Recent reports of increasing iron (Fe) concentrations in freshwaters are of concern, given the fundamental role of Fe in biogeochemical processes. Still, little is known about the frequency and geographical distribution of Fe trends or about the underlying drivers. We analyzed temporal trends of Fe concentrations across 340 water bodies distributed over 10 countries in northern Europe and North America in order to gain a clearer understanding of where, to what extent, and why Fe concentrations are on the rise. We found that Fe concentrations have significantly increased in 28% of sites, and decreased in 4%, with most positive trends located in northern Europe. Regions with rising Fe concentrations tend to coincide with those with organic carbon (OC) increases. Fe and OC increases may not be directly mechanistically linked, but may nevertheless be responding to common regional-scale drivers such as declining sulfur deposition or hydrological changes. A role of hydrological factors was supported by covarying trends in Fe and dissolved silica, as these elements tend to stem from similar soil depths. A positive relationship between Fe increases and conifer cover suggests that changing land use and expanded forestry could have contributed to enhanced Fe export, although increases were also observed in nonforested areas. We conclude that the phenomenon of increasing Fe concentrations is widespread, especially in northern Europe, with potentially significant implications for wider ecosystem biogeochemistry, and for the current browning of freshwaters.

  • 8.
    Blenckner, Thorsten
    et al.
    Uppsala University, Disciplinary Domain of Science and Technology, Biology, Department of Ecology and Evolution, Limnology.
    Adrian, Rita
    Arvola, Lauri
    Järvinen, Marko
    Nõges, Peeter
    Nõges, Tiina
    Pettersson, Kurt
    Uppsala University, Disciplinary Domain of Science and Technology, Biology, Department of Ecology and Evolution, Limnology.
    Weyhenmeyer, Gesa A.
    Uppsala University, Disciplinary Domain of Science and Technology, Biology, Department of Ecology and Genetics, Limnology.
    The impact of climate change on lakes in northern Europe2010In: The impact of climate change on European lakes / [ed] D.G. George, Springer , 2010, p. 339-358Chapter in book (Other academic)
  • 9.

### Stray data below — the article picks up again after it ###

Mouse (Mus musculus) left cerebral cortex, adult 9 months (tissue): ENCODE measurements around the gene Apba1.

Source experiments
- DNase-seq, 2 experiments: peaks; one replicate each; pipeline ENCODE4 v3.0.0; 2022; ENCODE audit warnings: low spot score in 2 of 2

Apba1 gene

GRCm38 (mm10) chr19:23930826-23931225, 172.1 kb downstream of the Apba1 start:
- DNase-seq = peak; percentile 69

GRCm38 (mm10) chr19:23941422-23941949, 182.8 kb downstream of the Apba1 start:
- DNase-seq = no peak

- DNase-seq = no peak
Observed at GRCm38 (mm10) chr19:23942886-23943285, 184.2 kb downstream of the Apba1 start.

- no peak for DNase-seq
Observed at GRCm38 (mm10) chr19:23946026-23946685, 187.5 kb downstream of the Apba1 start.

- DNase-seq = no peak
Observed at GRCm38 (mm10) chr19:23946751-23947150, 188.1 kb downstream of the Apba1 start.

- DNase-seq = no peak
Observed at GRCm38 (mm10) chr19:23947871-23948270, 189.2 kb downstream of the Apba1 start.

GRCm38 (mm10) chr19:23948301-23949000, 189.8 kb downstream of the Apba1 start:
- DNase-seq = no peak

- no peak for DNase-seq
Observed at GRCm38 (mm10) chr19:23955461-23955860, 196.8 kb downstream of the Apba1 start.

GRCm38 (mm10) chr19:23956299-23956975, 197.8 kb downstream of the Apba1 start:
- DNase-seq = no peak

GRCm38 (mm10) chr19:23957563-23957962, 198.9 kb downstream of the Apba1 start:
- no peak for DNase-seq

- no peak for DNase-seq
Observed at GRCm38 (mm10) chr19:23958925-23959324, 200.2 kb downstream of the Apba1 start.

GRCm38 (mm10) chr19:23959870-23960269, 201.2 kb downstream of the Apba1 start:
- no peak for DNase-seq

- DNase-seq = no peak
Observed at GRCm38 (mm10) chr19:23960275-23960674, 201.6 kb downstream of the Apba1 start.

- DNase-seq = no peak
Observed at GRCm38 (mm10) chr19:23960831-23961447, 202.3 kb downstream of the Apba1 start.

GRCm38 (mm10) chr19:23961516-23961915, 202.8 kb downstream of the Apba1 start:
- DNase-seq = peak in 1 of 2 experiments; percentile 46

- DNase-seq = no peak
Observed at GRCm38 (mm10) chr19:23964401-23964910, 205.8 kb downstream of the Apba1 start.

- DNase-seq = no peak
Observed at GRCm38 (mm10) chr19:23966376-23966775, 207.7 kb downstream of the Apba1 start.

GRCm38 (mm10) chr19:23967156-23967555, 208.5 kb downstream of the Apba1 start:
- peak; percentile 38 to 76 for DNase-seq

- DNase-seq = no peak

Blenckner, Thorsten
    et al.
    Uppsala University, Disciplinary Domain of Science and Technology, Biology, Department of Ecology and Evolution, Limnology.
    Adrian, Rita
    Livingstone, David
    Jennings, Eleanor
    Weyhenmeyer, Gesa
    George, Glen
    Jankowski, Thomas
    Ärviken, Marko
    Aonghusa, Caitriona
    Noges, Tiina
    Straile, Dietmar
    Teubner, Katrin
    Large-scale climatic signatures in lakes across Europe: A meta-analysis2007In: Global Change Biology, ISSN 1354-1013, E-ISSN 1365-2486, Vol. 13, no 7, p. 1314-1326Article in journal (Refereed)
    Abstract [en]

    Recent studies have highlighted the impact of the winter North Atlantic Oscillation (NAO) on water temperature, ice conditions, and spring plankton phenology in specific lakes and regions in Europe. Here, we use meta-analysis techniques to test whether 18 lakes in northern, western, and central Europe respond coherently to winter climate forcing, and to assess the persistence of the winter climate signal in physical, chemical, and biological variables during the year. A meta-analysis approach was chosen because we wished to emphasize the overall coherence pattern rather than individual lake responses. A particular strength of our approach is that time-series from each of the 18 lakes were subjected to the same robust statistical analysis covering the same 23-year period. Although the strongest overall coherence in response to the winter NAO was exhibited by lake water temperatures, a strong, coherent response was also exhibited by concentrations of soluble reactive phosphorus and soluble reactive silicate, most likely as a result of the coherent response exhibited by the spring phytoplankton bloom. Lake nitrate concentrations showed significant coherence in winter. With the exception of the cyanobacterial biomass in summer, phytoplankton biomass in all seasons was unrelated to the winter NAO. A strong coherence in the abundance of daphnids during spring can most likely be attributed to coherence in daphnid phenology. A strong coherence in the summer abundance of the cyclopoid copepods may have been related to a coherent change in their emergence from resting stages. We discuss the complex nature of the potential mechanisms that drive the observed changes.